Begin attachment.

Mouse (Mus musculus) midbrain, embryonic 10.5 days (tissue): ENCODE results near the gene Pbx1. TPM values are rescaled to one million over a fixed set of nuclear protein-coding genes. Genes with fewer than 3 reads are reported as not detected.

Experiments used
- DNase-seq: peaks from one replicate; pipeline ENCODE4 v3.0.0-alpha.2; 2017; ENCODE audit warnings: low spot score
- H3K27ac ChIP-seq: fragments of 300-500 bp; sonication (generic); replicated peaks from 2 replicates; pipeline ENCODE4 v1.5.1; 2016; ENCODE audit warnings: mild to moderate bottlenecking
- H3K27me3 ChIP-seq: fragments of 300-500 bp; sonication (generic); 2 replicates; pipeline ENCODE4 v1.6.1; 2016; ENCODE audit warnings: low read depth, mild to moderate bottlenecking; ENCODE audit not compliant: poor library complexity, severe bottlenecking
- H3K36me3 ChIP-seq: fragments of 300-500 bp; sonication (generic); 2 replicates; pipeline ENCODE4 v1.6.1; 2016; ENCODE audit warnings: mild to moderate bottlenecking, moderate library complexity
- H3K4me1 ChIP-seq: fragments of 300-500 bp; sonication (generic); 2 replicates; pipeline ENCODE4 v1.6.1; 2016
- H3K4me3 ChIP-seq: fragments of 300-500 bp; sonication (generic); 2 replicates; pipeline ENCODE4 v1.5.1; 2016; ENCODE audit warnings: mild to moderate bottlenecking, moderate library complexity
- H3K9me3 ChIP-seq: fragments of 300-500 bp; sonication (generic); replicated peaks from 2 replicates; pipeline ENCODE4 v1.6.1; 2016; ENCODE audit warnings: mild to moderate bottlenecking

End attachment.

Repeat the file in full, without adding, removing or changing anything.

Mouse (Mus musculus) midbrain, embryonic 10.5 days (tissue): ENCODE results near the gene Pbx1. TPM values are rescaled to one million over a fixed set of nuclear protein-coding genes. Genes with fewer than 3 reads are reported as not detected.

Experiments used
- DNase-seq: peaks from one replicate; pipeline ENCODE4 v3.0.0-alpha.2; 2017; ENCODE audit warnings: low spot score
- H3K27ac ChIP-seq: fragments of 300-500 bp; sonication (generic); replicated peaks from 2 replicates; pipeline ENCODE4 v1.5.1; 2016; ENCODE audit warnings: mild to moderate bottlenecking
- H3K27me3 ChIP-seq: fragments of 300-500 bp; sonication (generic); 2 replicates; pipeline ENCODE4 v1.6.1; 2016; ENCODE audit warnings: low read depth, mild to moderate bottlenecking; ENCODE audit not compliant: poor library complexity, severe bottlenecking
- H3K36me3 ChIP-seq: fragments of 300-500 bp; sonication (generic); 2 replicates; pipeline ENCODE4 v1.6.1; 2016; ENCODE audit warnings: mild to moderate bottlenecking, moderate library complexity
- H3K4me1 ChIP-seq: fragments of 300-500 bp; sonication (generic); 2 replicates; pipeline ENCODE4 v1.6.1; 2016
- H3K4me3 ChIP-seq: fragments of 300-500 bp; sonication (generic); 2 replicates; pipeline ENCODE4 v1.5.1; 2016; ENCODE audit warnings: mild to moderate bottlenecking, moderate library complexity
- H3K9me3 ChIP-seq: fragments of 300-500 bp; sonication (generic); replicated peaks from 2 replicates; pipeline ENCODE4 v1.6.1; 2016; ENCODE audit warnings: mild to moderate bottlenecking